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Asia Pac Psychiatry. 2017 Sep 12. doi: 10.1111/appy.12294. [Epub ahead of print]

Attitudes towards mental illness among medical students in China: Impact of medical education on stigma.

Author information

1
The Institute of Mental Health, Second Xiangya Hospital of Central South University, Changsha, China.
2
Harvard T.H. Chan School of Public Health, Boston, MA, USA.
3
Guangzhou Brain Hospital (Guangzhou Hui Ai Hospital), Guangzhou, China.
4
Department of Psychiatry, Yale University, New Haven, CT, USA.

Abstract

INTRODUCTION:

Stigma towards people with mental illness impedes effective treatment. A recent study found that Chinese students were less socially accepting of people with mental illness than counterparts from other countries. The current study examined stigma among Chinese medical students at different levels of training.

METHODS:

Medical students (N = 1372 from 12 Chinese schools) were surveyed with a questionnaire addressing attitudes and beliefs about people with mental illness. Analysis of variance was used to compare responses from students: (1) with no psychiatry training; (2) who had only taken a didactic course; and (3) who had completed both a course and a clinical rotation. Specific attitudes were identified through factor analysis. Interest in further training and other personal experience were also examined.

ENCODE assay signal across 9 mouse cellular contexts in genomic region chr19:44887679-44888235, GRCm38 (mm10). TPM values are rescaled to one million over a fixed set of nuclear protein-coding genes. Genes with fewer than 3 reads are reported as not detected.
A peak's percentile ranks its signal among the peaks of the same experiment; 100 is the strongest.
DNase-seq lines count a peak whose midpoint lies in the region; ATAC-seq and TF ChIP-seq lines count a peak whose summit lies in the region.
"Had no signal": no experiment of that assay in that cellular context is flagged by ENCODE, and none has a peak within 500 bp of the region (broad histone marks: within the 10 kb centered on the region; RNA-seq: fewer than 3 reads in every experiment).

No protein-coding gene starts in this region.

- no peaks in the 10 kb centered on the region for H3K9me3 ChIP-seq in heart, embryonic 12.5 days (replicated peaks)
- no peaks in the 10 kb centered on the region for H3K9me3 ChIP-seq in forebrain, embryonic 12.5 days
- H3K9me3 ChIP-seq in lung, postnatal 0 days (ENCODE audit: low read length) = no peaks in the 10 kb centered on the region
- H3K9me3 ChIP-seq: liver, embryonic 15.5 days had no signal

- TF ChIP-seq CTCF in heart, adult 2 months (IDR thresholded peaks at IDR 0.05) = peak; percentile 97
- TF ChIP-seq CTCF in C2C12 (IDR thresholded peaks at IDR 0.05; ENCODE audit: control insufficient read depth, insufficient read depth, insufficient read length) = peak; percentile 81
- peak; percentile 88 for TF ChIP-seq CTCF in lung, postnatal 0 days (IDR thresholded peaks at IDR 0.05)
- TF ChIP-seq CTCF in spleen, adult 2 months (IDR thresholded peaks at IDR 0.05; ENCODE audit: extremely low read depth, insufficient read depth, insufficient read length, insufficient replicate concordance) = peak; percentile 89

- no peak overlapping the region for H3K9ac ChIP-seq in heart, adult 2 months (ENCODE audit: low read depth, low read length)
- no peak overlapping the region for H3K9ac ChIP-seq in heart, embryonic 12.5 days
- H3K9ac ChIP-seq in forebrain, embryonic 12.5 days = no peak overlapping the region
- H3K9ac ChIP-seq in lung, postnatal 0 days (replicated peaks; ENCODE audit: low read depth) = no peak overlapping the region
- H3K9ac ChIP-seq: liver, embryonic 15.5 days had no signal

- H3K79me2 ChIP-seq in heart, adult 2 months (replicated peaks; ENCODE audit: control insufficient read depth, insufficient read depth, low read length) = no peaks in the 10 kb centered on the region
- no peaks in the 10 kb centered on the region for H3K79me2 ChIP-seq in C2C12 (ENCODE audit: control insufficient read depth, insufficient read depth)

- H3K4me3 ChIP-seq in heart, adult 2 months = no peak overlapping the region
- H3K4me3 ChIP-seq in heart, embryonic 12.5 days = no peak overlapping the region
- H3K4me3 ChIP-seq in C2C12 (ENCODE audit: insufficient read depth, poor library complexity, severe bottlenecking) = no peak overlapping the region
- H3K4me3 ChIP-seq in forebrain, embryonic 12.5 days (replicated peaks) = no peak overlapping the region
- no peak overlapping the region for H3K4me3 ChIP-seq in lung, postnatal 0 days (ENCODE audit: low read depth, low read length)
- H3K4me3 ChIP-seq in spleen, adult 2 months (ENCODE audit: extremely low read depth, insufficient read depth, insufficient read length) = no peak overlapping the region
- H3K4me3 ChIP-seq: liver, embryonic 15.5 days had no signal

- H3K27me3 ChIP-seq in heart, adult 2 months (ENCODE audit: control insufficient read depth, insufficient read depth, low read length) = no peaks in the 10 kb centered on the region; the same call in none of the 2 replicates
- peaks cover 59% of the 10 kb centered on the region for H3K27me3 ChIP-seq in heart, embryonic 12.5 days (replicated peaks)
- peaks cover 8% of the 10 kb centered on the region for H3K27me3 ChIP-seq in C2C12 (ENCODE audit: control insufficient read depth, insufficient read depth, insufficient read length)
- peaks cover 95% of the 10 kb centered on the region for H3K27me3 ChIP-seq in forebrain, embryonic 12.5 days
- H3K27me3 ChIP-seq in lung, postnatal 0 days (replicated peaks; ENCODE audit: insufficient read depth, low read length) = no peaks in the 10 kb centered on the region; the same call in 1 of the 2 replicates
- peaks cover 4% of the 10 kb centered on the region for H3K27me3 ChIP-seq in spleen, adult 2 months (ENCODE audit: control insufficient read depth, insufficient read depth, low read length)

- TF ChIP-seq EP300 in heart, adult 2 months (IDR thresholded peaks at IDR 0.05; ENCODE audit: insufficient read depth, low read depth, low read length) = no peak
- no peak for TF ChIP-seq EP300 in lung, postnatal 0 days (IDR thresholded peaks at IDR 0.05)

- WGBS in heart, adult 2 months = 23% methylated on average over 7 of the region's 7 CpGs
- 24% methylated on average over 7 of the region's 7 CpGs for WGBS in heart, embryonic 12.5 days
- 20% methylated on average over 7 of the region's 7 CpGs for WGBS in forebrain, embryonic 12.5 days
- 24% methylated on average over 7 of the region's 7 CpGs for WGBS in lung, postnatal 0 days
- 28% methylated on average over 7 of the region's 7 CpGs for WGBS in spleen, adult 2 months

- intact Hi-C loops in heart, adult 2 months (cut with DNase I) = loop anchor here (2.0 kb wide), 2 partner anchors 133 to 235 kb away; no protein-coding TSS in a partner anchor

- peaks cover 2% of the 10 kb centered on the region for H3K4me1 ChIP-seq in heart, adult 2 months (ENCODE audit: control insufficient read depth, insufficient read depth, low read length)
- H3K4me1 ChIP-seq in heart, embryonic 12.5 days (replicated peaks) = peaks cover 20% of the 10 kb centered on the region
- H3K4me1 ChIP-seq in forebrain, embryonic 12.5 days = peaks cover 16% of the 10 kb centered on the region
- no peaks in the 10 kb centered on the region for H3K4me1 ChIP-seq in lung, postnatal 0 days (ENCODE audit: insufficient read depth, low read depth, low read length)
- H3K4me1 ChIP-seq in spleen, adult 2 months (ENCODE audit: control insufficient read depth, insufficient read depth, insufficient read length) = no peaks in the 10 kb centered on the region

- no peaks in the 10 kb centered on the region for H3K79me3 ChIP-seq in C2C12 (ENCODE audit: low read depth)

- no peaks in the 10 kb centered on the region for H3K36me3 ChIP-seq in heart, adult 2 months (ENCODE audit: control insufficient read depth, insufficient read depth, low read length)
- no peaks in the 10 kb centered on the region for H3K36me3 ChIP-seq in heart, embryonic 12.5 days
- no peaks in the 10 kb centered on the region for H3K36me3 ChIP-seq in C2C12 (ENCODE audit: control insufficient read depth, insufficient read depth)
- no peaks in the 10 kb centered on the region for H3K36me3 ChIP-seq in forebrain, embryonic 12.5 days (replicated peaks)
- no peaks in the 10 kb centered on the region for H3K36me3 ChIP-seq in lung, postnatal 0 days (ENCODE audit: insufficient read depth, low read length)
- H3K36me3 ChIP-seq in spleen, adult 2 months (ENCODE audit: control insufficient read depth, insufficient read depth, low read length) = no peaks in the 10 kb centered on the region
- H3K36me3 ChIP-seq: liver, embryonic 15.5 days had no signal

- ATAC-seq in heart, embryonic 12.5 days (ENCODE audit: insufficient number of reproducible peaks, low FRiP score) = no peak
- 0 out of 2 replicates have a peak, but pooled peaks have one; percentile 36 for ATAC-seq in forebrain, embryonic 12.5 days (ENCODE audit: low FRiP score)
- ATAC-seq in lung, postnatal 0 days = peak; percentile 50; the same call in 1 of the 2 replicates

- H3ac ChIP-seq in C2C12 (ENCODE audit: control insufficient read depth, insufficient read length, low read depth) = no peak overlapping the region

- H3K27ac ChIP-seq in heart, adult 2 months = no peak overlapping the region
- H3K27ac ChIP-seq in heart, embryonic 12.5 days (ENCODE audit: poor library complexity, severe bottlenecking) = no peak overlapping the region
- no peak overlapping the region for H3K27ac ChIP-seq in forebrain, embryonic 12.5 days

RESULTS:

Factor analysis revealed attitudes favoring: (1) social acceptance of people with mental illness, (2) not believing in supernatural causes of mental illness, (3) bio-psycho-social causation, (4) rehabilitation, and (5) social integration. The absence of consistent trends across training levels suggested that education did not increase nonstigmatized attitudes. Areas of most stigmatization were low social acceptance and little favor for social integration. Measures most strongly correlated with nonstigmatized attitudes were as follows: interest in clinical psychiatry, belief that psychiatry should be more valued, and having friends with mental illness.

DISCUSSION:

Although medical school education showed little effect on attitudes, students with more individual experiences such as planning to continue clinical psychiatric training, believing psychiatry should be more valued, and having friends with mental illness had less stigmatized attitudes than others.

KEYWORDS:

China; attitude of health personnel; medical education; medical students; stigmatization

PMID:
28898545
DOI:
10.1111/appy.12294
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